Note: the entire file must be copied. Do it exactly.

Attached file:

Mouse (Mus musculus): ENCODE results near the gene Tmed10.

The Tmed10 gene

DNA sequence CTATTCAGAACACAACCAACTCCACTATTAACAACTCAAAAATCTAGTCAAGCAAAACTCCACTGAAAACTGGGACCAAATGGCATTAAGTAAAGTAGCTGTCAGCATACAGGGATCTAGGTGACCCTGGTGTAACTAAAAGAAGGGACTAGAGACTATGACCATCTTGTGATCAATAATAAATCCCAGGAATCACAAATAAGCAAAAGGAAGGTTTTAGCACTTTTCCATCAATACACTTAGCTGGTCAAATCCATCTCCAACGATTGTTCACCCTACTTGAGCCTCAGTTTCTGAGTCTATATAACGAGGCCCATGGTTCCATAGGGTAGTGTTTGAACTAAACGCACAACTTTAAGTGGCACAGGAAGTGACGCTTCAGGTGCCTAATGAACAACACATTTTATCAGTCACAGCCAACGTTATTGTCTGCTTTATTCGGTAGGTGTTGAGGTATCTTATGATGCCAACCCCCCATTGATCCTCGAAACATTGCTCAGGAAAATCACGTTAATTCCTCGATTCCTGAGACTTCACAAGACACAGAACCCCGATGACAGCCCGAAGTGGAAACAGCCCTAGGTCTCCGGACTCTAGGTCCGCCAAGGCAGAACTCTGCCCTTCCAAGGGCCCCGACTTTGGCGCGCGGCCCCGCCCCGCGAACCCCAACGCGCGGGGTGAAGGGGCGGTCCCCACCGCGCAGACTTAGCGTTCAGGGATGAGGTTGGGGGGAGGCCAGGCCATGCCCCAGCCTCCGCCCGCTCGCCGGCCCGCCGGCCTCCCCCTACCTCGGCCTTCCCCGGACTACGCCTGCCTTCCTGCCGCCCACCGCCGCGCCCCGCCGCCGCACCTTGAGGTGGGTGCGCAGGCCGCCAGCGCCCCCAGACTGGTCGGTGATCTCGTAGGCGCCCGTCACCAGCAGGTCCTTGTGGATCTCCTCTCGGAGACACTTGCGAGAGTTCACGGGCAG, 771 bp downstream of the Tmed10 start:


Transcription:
Mouse (Mus musculus): ENCODE results near the gene Tmed10.

The Tmed10 gene

DNA sequence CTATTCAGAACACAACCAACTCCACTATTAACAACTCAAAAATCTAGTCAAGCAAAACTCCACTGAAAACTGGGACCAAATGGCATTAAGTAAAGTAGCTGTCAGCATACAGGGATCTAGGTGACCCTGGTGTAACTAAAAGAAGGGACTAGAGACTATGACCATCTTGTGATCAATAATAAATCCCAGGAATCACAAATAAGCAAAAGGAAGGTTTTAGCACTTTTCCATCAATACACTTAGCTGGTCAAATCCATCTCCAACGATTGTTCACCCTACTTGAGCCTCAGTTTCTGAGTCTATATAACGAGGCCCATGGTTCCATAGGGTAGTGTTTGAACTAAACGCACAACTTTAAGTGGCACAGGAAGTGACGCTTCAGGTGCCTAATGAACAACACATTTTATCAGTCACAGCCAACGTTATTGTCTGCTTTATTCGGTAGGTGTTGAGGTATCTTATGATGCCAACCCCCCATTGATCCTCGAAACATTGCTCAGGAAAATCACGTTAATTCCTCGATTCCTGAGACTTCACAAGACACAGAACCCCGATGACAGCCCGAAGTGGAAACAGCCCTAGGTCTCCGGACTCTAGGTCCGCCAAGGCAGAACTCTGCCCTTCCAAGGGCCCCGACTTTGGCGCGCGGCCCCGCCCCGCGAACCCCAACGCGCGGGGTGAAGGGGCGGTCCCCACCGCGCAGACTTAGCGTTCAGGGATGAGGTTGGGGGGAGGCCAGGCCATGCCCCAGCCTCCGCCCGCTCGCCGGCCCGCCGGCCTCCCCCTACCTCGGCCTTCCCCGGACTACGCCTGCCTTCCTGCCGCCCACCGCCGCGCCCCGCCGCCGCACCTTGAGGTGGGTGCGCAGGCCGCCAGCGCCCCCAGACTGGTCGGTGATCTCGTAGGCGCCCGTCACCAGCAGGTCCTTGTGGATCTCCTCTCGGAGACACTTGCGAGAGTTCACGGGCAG, 771 bp downstream of the Tmed10 start: